In this paper I elicit a prediction from structural realism and compare it, not to a historical case, but to a contemporary scientific theory. If structural realism is correct, then we should expect physics to develop theories that fail to provide an ontology of the sort sought by traditional realists. If structure alone is responsible for instrumental success, we should expect surplus ontology to be eliminated. Quantum field theory (QFT) provides the framework for some of the best confirmed theories in (...) science, but debates over its ontology are vexed. Rather than taking a stand on these matters, the structural realist can embrace QFT as an example of just the kind of theory SR should lead us to expect. Yet, it is not clear that QFT meets the structuralist's positive expectation by providing a structure for the world. In particular, the problem of unitarily inequivalent representations threatens to undermine the possibility of QFT providing a unique structure for the world. In response to this problem, I suggest that the structuralist should endorse pluralism about structure. (shrink)
In a recent essay, Deery and Nahmias :1255–1276, 2017) utilize interventionism about causation to develop an account of causal sourcehood in order to defend compatibilism about free will and moral responsibility from manipulation arguments. In this paper, we criticize Deery and Nahmias’s analysis of sourcehood by drawing a distinction between two forms of causal invariance that can come into conflict on their account. We conclude that any attempt to resolve this conflict will either result in counterintuitive attributions of moral responsibility (...) or will undermine their response to manipulation arguments. (shrink)
Ontic structural realism (OSR) claims that all there is to the world is structure. But how can this slogan be turned into a worked-out metaphysics? Here I consider one potential answer: a metaphysical framework known as generalism (Dasgupta, 2009, 2016). According to the generalist, the most fundamental description of the world is not given in terms of individuals bearing properties, but rather, general facts about which states of affairs obtain. However, I contend that despite several apparent similarities between the positions, (...) generalism is unable to capture the two main motivations for OSR. I suggest instead that OSR should be construed as a meta-metaphysical position. (shrink)
A growing literature is premised on the claim that quantum mechanics provides evidence for metaphysical indeterminacy. But does it? None of the currently fashionable realist interpretations involve fundamental indeterminacy and the ‘standard interpretation’, to the extent that it can be made out, doesn't require indeterminacy either.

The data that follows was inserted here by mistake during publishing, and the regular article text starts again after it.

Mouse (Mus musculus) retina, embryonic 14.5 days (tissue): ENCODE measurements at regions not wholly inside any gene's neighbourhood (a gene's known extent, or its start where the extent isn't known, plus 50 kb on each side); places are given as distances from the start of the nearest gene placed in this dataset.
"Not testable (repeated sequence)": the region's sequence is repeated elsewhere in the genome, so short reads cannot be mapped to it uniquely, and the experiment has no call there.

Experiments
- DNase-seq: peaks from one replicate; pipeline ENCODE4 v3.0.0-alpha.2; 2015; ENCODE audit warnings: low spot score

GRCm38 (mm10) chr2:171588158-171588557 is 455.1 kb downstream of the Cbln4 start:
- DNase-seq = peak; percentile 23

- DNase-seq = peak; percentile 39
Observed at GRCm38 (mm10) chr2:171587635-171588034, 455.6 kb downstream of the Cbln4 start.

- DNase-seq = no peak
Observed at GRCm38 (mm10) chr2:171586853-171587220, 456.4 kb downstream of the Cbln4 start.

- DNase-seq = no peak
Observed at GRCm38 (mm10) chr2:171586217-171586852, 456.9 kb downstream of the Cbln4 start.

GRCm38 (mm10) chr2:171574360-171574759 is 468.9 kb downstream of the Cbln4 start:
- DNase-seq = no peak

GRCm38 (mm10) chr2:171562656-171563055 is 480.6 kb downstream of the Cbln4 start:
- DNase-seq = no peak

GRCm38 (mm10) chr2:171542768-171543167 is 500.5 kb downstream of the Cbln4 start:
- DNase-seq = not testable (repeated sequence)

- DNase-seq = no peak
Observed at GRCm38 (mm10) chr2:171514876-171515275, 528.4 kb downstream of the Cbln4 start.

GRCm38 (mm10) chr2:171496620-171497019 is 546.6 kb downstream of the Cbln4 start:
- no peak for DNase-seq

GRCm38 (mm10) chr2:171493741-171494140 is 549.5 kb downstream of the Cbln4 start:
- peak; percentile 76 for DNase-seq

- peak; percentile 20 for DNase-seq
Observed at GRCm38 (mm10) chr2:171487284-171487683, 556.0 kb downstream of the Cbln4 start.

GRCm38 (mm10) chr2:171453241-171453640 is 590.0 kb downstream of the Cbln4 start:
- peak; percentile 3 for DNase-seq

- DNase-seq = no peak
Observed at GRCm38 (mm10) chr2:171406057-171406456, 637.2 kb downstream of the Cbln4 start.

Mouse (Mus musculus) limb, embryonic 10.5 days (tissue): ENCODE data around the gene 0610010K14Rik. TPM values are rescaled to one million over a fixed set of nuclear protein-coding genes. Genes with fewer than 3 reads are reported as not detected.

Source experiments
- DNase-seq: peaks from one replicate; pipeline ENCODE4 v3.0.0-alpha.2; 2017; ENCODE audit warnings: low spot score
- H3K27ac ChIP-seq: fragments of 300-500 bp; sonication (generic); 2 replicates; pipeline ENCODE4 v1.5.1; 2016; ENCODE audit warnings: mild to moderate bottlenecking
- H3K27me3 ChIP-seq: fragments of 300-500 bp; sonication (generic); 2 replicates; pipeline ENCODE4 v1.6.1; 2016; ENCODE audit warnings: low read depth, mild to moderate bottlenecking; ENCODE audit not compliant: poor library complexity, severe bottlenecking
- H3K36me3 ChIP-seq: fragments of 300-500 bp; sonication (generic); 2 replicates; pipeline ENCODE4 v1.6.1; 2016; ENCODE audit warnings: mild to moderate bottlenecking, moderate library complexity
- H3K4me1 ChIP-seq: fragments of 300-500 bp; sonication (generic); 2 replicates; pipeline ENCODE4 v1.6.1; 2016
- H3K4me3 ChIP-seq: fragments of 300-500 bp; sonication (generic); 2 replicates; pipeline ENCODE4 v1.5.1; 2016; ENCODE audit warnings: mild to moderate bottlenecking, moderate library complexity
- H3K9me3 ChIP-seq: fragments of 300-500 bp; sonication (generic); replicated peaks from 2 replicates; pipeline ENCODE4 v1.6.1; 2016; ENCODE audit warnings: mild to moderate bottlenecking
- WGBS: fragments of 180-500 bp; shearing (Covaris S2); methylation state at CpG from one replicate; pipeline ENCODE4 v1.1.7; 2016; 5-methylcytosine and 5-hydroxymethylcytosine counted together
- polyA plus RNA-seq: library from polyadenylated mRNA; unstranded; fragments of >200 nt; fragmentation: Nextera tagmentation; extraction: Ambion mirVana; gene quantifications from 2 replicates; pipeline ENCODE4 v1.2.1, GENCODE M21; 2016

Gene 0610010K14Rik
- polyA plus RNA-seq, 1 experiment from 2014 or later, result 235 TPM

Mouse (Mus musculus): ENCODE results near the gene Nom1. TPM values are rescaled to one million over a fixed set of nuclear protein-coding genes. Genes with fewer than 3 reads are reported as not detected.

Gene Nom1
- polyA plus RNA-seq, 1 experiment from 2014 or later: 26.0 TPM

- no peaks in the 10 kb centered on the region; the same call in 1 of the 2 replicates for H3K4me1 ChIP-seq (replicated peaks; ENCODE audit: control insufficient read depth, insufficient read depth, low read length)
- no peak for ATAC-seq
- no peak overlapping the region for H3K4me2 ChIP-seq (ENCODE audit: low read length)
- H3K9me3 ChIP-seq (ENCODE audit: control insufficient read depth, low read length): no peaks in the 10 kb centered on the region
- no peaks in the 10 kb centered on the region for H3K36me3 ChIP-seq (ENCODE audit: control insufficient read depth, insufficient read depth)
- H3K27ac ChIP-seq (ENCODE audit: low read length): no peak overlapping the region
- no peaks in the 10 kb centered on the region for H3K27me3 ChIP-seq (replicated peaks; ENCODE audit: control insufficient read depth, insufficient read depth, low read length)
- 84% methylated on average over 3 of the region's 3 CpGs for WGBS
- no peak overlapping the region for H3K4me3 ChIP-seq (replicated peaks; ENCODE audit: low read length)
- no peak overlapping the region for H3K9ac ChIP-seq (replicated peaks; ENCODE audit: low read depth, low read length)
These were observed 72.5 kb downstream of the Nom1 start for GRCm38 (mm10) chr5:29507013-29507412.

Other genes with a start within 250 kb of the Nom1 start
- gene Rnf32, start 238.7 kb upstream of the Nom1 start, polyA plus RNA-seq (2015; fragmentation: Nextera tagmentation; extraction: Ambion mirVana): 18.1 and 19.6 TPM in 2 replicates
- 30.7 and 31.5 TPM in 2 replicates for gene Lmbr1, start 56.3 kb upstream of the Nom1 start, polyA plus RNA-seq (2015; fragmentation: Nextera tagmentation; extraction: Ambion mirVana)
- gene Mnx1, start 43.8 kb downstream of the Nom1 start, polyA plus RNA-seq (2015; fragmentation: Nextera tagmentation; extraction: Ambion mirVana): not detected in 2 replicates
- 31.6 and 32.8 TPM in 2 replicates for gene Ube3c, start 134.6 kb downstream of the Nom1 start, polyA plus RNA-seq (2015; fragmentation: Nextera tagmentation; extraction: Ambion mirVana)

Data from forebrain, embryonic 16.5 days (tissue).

The ways in which space-time points and elementary particles are modeled share a curious feature: neither seems to specify which basic object has which properties. This chapter sketches the motivation for this claim and searches for an explanation for it. After reviewing several proposals, it argues for a view according to which objects occupy their place in a given relational structure essentially. This view, which is termed minimal structural essentialism, provides a metaphysical grounding for the physical equivalence of models related (...) by permutation. An interesting consequence of this position is that space-time points and elemental particles turn out to be individuals, albeit of a rather different sort than has traditionally been considered. (shrink)
The reaction to Darwin's Origin of Species varied in many countries according to the roles played by national scientific institutions and traditions and the attitudes of religious and political groups. The contributors to this volume, including M. J. S. Hodge, David Hull, and Roberto Moreno, gathered in 1972 at an international conference on the comparative reception of Darwinism. Their essays look at early pro- and anti-Darwinism arguments, and three additional comparative essays and appendices add a larger perspective. For this (...) paperback edition, Thomas F. Glick has added a new preface commenting on recent research. (shrink)
Ontic structural realism claims that all there is to the world is structure. But how can this slogan be turned into a worked-out metaphysics? Here I consider one potential answer: a metaphysical framework known as ‘generalism’. According to the generalist, the most fundamental description of the world is not given in terms of individuals bearing properties, but rather, general facts about which states of affairs obtain. However, I contend that despite several apparent similarities between the positions, generalism is unable to (...) capture the two main motivations for OSR. I suggest instead that OSR should be construed as a meta-metaphysical position. 1Introduction 2Motivations 2.1Theory change 2.2Permutation invariance 3Metaphysics 4Generalism 4.1Quantifier generalism 4.2Algebraic generalism 5Why Generalism Is Not Ontic Structural Realism 6Ontic Structural Realism as Meta-metaphysics 7Conclusion. (shrink)
Quantum entanglement has long been thought to be have deep metaphysical consequences. For example, it has been claimed to show that Humean supervenience is false or to involve a novel form of ontological holism. One way to avoid confronting the metaphysical consequences is to adopt some form of antirealism. In this paper we discuss two prominent strands in recent literature—wavefunction realism and “Super-Humeanism”—that appear quite different, but, as we see it, are instances of a more general strategy. In effect, what (...) these attempt to do is to diffuse the puzzle of entanglement by eliminating it. These interpretative movements are advertised as equally realist, but, we claim, fail to take an appropriately realist attitude towards entanglement. What we advocate instead is a genuine metaphysics of entanglement: instead of eliminating entanglement, develop a metaphysics that accounts for and explains it. (shrink)